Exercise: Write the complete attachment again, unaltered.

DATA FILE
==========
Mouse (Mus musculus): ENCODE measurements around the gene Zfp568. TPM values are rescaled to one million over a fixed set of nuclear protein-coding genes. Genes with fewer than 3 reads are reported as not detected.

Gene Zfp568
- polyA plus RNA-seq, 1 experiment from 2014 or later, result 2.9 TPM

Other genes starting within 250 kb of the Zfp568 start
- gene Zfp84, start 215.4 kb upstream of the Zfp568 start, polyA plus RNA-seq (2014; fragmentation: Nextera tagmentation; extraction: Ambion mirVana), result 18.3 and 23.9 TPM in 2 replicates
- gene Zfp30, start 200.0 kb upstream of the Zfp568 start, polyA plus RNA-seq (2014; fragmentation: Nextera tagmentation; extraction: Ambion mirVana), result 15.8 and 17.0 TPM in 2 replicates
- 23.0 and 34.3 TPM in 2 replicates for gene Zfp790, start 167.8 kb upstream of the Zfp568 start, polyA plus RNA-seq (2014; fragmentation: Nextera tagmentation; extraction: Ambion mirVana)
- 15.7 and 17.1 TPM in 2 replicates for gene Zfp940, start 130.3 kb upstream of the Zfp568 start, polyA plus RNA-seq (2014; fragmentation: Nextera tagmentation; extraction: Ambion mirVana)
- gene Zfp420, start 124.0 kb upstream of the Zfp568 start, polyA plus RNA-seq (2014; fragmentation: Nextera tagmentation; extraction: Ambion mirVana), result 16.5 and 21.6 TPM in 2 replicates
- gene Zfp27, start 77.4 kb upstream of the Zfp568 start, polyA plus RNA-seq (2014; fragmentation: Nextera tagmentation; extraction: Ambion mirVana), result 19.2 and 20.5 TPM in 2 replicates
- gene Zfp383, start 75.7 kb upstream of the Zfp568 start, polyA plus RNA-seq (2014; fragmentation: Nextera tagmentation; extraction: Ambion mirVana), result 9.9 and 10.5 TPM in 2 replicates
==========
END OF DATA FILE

Mouse (Mus musculus): ENCODE measurements around the gene Zfp568. TPM values are rescaled to one million over a fixed set of nuclear protein-coding genes. Genes with fewer than 3 reads are reported as not detected.

Gene Zfp568
- polyA plus RNA-seq, 1 experiment from 2014 or later, result 2.9 TPM

Other genes starting within 250 kb of the Zfp568 start
- gene Zfp84, start 215.4 kb upstream of the Zfp568 start, polyA plus RNA-seq (2014; fragmentation: Nextera tagmentation; extraction: Ambion mirVana), result 18.3 and 23.9 TPM in 2 replicates
- gene Zfp30, start 200.0 kb upstream of the Zfp568 start, polyA plus RNA-seq (2014; fragmentation: Nextera tagmentation; extraction: Ambion mirVana), result 15.8 and 17.0 TPM in 2 replicates
- 23.0 and 34.3 TPM in 2 replicates for gene Zfp790, start 167.8 kb upstream of the Zfp568 start, polyA plus RNA-seq (2014; fragmentation: Nextera tagmentation; extraction: Ambion mirVana)
- 15.7 and 17.1 TPM in 2 replicates for gene Zfp940, start 130.3 kb upstream of the Zfp568 start, polyA plus RNA-seq (2014; fragmentation: Nextera tagmentation; extraction: Ambion mirVana)
- gene Zfp420, start 124.0 kb upstream of the Zfp568 start, polyA plus RNA-seq (2014; fragmentation: Nextera tagmentation; extraction: Ambion mirVana), result 16.5 and 21.6 TPM in 2 replicates
- gene Zfp27, start 77.4 kb upstream of the Zfp568 start, polyA plus RNA-seq (2014; fragmentation: Nextera tagmentation; extraction: Ambion mirVana), result 19.2 and 20.5 TPM in 2 replicates
- gene Zfp383, start 75.7 kb upstream of the Zfp568 start, polyA plus RNA-seq (2014; fragmentation: Nextera tagmentation; extraction: Ambion mirVana), result 9.9 and 10.5 TPM in 2 replicates